The Gulf War (1990-91) saw the largest single deployment of British troops since the Second World War. The British Army’s contribution to the international coalition force was based upon 1st (UK) Armoured Division. Altogether, around 35,000 British service personnel and 13,000 vehicles served in the campaign against Iraq.
The ground offensive began on 24 February 1991 with the coalition forces, including 1st Armoured Division, launching an attack. Lieutenant Colonel Tim Purbrick, then a captain, commanded a troop of 17th/21st Lancers attached to the The Queen’s Royal Irish Hussars Battlegroup. The force advanced 290km (180 miles) in 66 hours, destroying the equivalent of three enemy armoured divisions and taking 7,000 prisoners. In all, it took just 100 hours for a ceasefire to be declared and victory achieved.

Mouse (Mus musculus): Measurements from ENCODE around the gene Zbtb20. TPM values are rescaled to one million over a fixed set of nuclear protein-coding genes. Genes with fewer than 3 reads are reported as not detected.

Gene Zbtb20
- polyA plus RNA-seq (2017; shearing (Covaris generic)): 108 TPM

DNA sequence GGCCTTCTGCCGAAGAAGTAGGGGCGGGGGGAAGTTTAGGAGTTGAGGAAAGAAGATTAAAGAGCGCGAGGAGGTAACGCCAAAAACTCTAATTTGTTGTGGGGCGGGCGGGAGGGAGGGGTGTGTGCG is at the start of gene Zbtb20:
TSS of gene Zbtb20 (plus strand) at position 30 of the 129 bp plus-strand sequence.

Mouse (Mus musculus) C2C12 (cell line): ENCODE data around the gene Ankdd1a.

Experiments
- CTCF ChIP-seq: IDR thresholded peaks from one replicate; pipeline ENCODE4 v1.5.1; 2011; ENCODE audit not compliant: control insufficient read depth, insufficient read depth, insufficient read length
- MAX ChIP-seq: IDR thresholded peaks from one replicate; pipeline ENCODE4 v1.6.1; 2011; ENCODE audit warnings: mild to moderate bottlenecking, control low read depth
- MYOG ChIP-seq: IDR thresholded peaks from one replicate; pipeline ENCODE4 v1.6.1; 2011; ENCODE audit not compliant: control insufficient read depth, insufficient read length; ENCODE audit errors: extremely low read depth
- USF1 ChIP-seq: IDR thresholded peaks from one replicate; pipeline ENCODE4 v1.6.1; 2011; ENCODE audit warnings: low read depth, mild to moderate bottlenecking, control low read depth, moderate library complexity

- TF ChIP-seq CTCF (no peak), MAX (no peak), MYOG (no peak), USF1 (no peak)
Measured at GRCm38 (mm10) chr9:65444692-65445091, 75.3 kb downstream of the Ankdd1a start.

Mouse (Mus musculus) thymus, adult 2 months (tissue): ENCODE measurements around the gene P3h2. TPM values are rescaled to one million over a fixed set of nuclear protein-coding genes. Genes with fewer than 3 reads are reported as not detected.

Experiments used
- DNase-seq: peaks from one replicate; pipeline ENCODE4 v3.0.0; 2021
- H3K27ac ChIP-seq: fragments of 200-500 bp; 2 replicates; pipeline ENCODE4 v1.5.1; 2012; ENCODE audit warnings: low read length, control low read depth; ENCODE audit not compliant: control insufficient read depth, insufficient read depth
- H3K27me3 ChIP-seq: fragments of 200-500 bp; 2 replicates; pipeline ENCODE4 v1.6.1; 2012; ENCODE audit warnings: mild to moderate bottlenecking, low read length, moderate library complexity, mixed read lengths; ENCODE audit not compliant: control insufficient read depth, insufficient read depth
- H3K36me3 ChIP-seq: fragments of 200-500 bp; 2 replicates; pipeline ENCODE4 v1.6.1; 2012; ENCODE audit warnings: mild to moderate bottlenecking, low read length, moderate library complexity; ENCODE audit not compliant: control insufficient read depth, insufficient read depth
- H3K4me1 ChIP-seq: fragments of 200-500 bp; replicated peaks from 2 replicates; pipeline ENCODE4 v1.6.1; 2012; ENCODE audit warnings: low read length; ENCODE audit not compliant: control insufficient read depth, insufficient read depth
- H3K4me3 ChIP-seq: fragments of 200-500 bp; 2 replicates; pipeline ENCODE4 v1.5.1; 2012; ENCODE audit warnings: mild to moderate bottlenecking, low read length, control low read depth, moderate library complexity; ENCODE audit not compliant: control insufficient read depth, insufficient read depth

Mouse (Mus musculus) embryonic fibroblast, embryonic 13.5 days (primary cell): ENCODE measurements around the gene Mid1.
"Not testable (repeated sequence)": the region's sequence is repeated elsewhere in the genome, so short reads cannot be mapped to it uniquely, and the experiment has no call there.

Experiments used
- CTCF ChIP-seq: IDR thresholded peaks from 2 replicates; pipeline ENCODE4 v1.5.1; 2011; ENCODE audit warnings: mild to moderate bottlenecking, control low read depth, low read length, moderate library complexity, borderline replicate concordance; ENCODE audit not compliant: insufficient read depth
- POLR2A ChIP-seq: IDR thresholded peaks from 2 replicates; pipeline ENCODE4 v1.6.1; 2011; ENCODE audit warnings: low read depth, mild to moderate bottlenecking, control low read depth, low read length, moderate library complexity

In this talk, Dr Peter Johnston and Lieutenant Colonel Tim Purbrick will discuss the detail of the Gulf War, Tim’s role within it, and its ongoing importance 30 years on.
Lieutenant Colonel Tim Purbrick was a tank commander in the Gulf War. He joined the 17th/21st Lancers in Munster, West Germany, serving as a Sabre Troop Leader and then as Recce Troop Leader. He was short toured from an operational tour in Northern Ireland to be attached with a squadron of 17th/21st Lancers to the Irish Hussars Battlegroup for the Gulf War.